If I Disagree with You, It’s because You’re Wrong.

When my late sister wanted to push my buttons, she would say, “You have very strong opinions.” For decades, this put me in a place where I could not win. I wanted her approval so much that I’d try not to have strong opinions. I’d try not to have any opinions at all. I’d try to figure out exactly where I was wrong, or bad or crazy. I’d try to change who I was, and I’d fail, and therefore feel even worse about myself.

Then one day in my early 40’s it occurred to me that maybe the reason she felt that my opinions were so strong was that they weren’t being changed by her often contradictory ones. I realized that everyone is entitled to an opinion. I express my opinions, yes, but I never insist that the rest of the world agree with me. In fact, I find that in general I’m not particularly persuasive. I finally said to my sister, “Yeah, but as long as I’m not forcing those opinions on you, what difference does it make?” And just like that, after decades of what felt like pure torture to me, that particular button was never pushed again.

Opinions. Everybody’s got ‘em.

Just recently, in my internet wanderings, I was introduced to a concept called confirmation bias. Here’s what Wikipedia has to say about it:

“Confirmation bias (also called confirmatory bias or myside bias) is a tendency of people to favor information that confirms their beliefs or hypotheses. People display this bias when they gather or remember information selectively, or when they interpret it in a biased way. The effect is stronger for emotionally charged issues and for deeply entrenched beliefs. For example, in reading about current political issues, people usually prefer sources that affirm their existing attitudes. They also tend to interpret ambiguous evidence as supporting their existing position.”

I suppose I always knew that confirmation bias existed, but I never knew it had a name or that so many studies have been done about it. I’m willing to concede that every one of us is guilty of confirmation bias, but here’s where it gets dangerous: people in the throes of confirmation bias can make bad investments, poor choices, or break laws. Have you ever said, “It seemed like a good idea at the time…”

Economies have been destroyed and wars have been waged by people influenced by their own confirmation bias. It is why the concept of bloodletting persisted for 2,000 years, and why there are still people, even today, who think the world is flat, and that man has never walked on the moon. Confirmation bias is the bedrock of every cult and lunatic fringe militia on the face of the earth.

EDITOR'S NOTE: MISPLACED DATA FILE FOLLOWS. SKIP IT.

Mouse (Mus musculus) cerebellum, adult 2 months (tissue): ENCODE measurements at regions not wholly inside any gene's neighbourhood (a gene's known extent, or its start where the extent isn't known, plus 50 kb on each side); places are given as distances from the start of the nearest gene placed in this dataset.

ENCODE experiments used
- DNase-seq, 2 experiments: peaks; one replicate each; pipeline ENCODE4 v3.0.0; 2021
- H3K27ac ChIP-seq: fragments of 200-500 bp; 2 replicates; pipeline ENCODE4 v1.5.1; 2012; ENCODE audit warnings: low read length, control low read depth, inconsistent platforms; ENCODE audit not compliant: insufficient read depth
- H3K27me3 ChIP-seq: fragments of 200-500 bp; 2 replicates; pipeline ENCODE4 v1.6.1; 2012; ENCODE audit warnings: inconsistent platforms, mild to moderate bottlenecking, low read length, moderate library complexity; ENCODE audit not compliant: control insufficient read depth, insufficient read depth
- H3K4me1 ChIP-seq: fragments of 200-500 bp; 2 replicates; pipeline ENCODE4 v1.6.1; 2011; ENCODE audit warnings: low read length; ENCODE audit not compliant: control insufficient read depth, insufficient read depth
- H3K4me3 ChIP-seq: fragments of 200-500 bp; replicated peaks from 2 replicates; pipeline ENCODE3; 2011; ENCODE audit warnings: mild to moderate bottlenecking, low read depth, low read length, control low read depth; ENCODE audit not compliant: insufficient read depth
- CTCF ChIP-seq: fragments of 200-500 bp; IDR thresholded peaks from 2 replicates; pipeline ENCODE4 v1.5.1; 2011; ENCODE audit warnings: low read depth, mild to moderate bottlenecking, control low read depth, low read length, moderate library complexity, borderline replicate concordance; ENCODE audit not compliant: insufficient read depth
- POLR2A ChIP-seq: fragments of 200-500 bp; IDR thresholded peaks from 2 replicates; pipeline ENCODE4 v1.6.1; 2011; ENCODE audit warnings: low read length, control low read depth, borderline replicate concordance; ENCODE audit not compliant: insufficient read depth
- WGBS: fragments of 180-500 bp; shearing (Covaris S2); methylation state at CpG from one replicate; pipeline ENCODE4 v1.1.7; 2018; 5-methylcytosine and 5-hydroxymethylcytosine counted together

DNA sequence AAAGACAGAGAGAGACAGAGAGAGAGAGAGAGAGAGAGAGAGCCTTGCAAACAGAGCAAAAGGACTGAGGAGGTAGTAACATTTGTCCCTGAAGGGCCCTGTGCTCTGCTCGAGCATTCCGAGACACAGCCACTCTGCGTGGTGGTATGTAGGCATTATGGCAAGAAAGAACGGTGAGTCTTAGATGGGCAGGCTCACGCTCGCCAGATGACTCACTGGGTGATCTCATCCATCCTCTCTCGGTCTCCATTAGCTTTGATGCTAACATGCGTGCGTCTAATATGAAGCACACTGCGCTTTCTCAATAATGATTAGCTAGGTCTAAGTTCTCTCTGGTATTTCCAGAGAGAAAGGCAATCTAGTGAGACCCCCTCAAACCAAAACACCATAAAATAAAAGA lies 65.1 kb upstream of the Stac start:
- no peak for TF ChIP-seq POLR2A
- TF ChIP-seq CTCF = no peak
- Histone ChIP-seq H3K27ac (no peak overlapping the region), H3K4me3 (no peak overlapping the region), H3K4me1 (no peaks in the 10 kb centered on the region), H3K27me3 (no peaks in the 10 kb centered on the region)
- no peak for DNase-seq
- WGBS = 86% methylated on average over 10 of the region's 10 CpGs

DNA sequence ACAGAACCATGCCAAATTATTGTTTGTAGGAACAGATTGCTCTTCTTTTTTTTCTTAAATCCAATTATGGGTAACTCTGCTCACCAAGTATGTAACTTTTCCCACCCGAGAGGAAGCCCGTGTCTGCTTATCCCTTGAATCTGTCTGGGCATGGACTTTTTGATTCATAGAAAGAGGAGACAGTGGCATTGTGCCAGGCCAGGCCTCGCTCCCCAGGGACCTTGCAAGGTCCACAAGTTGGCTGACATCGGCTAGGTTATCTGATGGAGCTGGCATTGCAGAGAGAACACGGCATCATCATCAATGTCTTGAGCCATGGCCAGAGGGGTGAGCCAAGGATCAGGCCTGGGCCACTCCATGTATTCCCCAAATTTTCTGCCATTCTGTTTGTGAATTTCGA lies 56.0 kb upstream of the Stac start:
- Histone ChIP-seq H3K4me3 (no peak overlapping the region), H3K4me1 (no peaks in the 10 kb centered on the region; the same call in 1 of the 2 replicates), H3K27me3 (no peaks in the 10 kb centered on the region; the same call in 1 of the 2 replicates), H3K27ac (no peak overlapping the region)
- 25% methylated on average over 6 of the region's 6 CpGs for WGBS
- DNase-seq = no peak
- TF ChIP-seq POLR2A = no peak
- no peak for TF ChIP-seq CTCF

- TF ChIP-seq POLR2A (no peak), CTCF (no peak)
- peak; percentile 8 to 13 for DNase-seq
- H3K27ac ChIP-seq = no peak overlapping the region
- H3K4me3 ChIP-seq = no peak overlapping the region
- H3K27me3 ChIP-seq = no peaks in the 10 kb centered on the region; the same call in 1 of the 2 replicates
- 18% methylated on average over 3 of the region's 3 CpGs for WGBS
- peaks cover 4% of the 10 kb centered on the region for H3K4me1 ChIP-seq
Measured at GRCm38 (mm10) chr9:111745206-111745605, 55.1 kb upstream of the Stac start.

Unfortunately, it’s also a major factor in many forms of mental illness. Depressed? It will be so much easier to believe the negative things said about you, your circumstances, or the world in general, thanks to your old friend confirmation bias. Schizophrenic? It’s not that hard to find people who agree with the voices in your head. Hypochondriac? Someone will gladly confirm your diagnoses for a price, and since they agree with you, they must be more right than those doctors who are telling you that you’re fine. Paranoid? In this information age, when any nut case can have a platform to express his views (including me!), you’re bound to find “evidence” to support your conspiracy theories.

The good news is there are things you can do to reduce your confirmation bias.

  • Take the extra time to actually confirm facts. Two of my favorite websites for this are www.snopes.com, and www.factcheck.org.
  • Keep an open mind. Allow yourself to hear opposing opinions and ideas, and if they come with a boatload of documentation, you may want to take them seriously. This is called exploratory thought.
  • Take pride in being able to say, “I was wrong.” It takes a lot of intestinal fortitude to do so.
  • Ask yourself if you are rejecting information simply because it doesn’t confirm your belief. Then ask yourself why it’s so important to you to maintain the belief you have.
  • Think critically and logically instead of emotionally and aggressively.
  • Continually ask yourself, “Is this information a fact, or is it an opinion or a rumor?”
  • Try to stay rational and remain calm. If you think there’s some evil international conspiracy at work, and you seem to be the only one privy to it, odds are you have a problem, because a) It’s nearly impossible for more than two people to keep a secret, and b) What are the odds that YOU are the one person on the entire planet to have been given this revelation? I mean, yeah, it could happen, but the odds are heavily stacked against you.
  • Apply the principle of Occam’s Razor. The simplest theory, the one that requires the least amount of assumptions, is often the correct one. For example, unless you live in Africa, if you see hoof prints, think horses, not zebras.
  • Think for yourself. If the evidence before you is that the emperor has no clothes, then he’s naked, regardless of what everyone around you is saying. Be careful about this, though. Make sure you’re drawing your conclusions from facts, not simply from a strong desire to see the emperor naked.

Of course, all of this is my opinion. Feel free to decide for yourself.

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